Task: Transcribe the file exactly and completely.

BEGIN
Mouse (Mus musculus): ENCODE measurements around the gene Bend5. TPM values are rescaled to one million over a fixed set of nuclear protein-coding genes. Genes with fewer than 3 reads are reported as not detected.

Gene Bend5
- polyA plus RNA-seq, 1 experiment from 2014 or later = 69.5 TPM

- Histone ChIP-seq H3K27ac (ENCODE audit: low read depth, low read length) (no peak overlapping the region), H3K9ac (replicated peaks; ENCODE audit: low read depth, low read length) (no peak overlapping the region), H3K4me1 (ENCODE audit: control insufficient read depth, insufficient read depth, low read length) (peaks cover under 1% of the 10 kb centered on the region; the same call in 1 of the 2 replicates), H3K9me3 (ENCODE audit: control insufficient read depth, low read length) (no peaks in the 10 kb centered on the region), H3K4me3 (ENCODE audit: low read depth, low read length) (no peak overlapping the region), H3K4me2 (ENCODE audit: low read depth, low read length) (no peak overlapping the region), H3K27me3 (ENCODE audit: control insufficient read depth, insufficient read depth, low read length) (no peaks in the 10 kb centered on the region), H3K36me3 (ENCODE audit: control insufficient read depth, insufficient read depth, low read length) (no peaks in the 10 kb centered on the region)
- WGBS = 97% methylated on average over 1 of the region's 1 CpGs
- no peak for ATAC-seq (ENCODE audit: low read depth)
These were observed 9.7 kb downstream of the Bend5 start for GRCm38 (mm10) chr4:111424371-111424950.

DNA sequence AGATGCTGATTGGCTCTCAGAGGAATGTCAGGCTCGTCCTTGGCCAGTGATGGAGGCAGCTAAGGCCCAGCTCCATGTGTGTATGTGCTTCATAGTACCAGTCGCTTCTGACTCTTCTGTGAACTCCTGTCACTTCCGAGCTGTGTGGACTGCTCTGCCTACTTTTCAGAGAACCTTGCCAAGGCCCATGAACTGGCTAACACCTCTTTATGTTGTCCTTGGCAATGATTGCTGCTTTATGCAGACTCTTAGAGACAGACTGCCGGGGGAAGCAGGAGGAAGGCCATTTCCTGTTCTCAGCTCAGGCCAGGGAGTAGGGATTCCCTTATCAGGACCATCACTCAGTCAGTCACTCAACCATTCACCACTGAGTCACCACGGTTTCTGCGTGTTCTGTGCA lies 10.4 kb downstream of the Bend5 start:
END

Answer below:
Mouse (Mus musculus): ENCODE measurements around the gene Bend5. TPM values are rescaled to one million over a fixed set of nuclear protein-coding genes. Genes with fewer than 3 reads are reported as not detected.

Gene Bend5
- polyA plus RNA-seq, 1 experiment from 2014 or later = 69.5 TPM

- Histone ChIP-seq H3K27ac (ENCODE audit: low read depth, low read length) (no peak overlapping the region), H3K9ac (replicated peaks; ENCODE audit: low read depth, low read length) (no peak overlapping the region), H3K4me1 (ENCODE audit: control insufficient read depth, insufficient read depth, low read length) (peaks cover under 1% of the 10 kb centered on the region; the same call in 1 of the 2 replicates), H3K9me3 (ENCODE audit: control insufficient read depth, low read length) (no peaks in the 10 kb centered on the region), H3K4me3 (ENCODE audit: low read depth, low read length) (no peak overlapping the region), H3K4me2 (ENCODE audit: low read depth, low read length) (no peak overlapping the region), H3K27me3 (ENCODE audit: control insufficient read depth, insufficient read depth, low read length) (no peaks in the 10 kb centered on the region), H3K36me3 (ENCODE audit: control insufficient read depth, insufficient read depth, low read length) (no peaks in the 10 kb centered on the region)
- WGBS = 97% methylated on average over 1 of the region's 1 CpGs
- no peak for ATAC-seq (ENCODE audit: low read depth)
These were observed 9.7 kb downstream of the Bend5 start for GRCm38 (mm10) chr4:111424371-111424950.

DNA sequence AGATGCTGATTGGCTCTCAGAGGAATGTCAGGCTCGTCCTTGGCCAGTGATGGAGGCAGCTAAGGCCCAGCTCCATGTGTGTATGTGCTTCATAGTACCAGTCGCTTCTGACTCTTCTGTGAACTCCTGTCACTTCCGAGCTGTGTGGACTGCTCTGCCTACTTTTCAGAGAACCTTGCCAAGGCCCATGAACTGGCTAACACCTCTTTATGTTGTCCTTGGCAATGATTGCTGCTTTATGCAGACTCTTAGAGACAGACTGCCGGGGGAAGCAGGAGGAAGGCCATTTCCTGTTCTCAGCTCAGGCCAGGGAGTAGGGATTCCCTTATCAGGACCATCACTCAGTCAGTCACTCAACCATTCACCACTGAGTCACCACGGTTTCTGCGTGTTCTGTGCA lies 10.4 kb downstream of the Bend5 start: